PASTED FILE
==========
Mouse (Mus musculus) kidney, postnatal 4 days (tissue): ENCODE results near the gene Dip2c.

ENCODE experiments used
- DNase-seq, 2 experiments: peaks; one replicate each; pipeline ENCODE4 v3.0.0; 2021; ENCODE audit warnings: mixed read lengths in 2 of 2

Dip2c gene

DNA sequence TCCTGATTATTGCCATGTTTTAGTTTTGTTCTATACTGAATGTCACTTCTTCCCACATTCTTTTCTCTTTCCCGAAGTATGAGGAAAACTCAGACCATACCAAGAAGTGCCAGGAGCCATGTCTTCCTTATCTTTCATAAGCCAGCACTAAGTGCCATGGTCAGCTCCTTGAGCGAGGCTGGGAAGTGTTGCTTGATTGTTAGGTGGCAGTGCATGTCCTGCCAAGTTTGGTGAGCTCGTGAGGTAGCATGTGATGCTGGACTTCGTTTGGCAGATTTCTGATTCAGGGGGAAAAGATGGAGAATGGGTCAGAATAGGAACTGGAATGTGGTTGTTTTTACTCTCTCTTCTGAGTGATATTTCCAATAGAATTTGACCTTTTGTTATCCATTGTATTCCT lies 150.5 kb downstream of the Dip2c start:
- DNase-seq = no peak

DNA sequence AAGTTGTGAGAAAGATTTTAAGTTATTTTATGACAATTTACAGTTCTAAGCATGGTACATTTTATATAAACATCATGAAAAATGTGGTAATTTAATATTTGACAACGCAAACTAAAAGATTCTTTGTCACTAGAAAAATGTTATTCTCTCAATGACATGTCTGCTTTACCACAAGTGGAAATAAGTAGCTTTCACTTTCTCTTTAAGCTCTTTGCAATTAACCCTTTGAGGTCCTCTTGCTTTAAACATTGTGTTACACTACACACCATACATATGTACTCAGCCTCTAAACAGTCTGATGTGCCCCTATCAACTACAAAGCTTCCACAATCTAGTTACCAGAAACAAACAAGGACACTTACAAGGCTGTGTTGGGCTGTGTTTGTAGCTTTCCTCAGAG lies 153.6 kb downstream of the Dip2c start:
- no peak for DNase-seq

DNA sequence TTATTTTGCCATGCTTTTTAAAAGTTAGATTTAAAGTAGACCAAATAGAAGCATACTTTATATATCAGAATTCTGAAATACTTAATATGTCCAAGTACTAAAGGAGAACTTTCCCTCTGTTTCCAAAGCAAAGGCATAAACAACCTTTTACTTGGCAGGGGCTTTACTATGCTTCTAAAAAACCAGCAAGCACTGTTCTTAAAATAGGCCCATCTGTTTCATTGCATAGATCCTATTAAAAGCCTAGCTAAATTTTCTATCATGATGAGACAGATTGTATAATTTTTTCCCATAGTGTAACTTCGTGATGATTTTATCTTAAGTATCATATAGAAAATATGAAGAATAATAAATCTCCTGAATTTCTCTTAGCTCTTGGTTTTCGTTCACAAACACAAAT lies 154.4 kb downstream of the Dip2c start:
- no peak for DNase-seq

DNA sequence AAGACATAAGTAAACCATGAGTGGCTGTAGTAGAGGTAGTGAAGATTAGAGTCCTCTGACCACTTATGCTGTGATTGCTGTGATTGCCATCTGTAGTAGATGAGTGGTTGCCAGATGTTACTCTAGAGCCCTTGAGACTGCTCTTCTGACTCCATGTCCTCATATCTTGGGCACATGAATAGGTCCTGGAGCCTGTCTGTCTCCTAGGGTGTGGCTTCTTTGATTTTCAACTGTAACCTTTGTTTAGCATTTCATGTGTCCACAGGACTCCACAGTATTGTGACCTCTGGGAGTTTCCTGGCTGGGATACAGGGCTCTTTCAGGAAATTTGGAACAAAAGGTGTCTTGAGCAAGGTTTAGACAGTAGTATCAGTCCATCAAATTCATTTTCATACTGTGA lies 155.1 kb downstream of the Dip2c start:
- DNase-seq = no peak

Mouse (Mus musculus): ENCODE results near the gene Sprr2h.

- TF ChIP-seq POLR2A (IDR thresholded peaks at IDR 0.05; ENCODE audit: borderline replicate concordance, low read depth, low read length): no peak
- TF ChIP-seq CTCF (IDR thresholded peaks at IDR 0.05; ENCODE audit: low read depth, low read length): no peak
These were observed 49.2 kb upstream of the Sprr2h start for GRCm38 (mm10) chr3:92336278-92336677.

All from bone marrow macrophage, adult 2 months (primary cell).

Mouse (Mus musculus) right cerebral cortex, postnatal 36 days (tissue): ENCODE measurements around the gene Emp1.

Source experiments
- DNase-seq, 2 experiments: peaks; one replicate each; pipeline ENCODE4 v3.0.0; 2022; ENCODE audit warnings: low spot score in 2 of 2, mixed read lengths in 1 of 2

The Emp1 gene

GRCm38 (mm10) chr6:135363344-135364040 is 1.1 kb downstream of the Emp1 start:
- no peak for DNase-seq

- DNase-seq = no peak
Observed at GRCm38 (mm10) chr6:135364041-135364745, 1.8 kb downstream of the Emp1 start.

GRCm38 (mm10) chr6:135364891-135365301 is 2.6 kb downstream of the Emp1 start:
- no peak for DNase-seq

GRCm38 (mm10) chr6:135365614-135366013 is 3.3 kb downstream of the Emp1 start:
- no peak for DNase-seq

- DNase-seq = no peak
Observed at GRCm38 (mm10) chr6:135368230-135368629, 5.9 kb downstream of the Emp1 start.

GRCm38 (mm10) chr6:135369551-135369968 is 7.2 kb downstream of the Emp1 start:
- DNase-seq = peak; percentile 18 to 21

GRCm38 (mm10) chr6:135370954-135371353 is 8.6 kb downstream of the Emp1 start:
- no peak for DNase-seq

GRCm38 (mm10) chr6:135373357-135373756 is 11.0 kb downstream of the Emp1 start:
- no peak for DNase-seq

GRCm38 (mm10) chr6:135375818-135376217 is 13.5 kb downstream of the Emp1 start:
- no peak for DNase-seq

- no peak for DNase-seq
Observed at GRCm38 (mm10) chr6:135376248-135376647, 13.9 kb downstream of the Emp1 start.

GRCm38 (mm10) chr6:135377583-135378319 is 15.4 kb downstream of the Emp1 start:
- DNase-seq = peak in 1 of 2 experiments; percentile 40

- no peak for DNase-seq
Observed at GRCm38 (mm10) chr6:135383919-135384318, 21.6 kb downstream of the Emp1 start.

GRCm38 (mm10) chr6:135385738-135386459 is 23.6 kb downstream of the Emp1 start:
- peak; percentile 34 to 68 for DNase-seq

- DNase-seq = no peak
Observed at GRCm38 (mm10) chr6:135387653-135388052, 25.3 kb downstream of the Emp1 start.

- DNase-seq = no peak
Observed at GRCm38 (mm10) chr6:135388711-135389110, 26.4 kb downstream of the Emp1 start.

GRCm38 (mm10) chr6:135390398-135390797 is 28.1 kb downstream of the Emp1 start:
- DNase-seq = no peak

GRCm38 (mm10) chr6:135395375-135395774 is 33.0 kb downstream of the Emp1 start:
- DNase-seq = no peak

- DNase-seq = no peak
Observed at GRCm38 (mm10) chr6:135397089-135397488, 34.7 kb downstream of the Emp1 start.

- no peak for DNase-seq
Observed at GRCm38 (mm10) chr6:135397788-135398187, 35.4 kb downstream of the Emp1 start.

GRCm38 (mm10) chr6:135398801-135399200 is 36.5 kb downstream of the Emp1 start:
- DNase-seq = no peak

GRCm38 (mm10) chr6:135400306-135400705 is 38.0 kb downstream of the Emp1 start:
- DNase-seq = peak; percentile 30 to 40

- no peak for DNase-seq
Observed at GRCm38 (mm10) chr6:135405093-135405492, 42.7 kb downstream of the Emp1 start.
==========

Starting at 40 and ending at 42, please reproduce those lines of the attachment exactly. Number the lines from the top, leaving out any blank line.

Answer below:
- no peak for DNase-seq
Observed at GRCm38 (mm10) chr6:135376248-135376647, 13.9 kb downstream of the Emp1 start.

GRCm38 (mm10) chr6:135377583-135378319 is 15.4 kb downstream of the Emp1 start: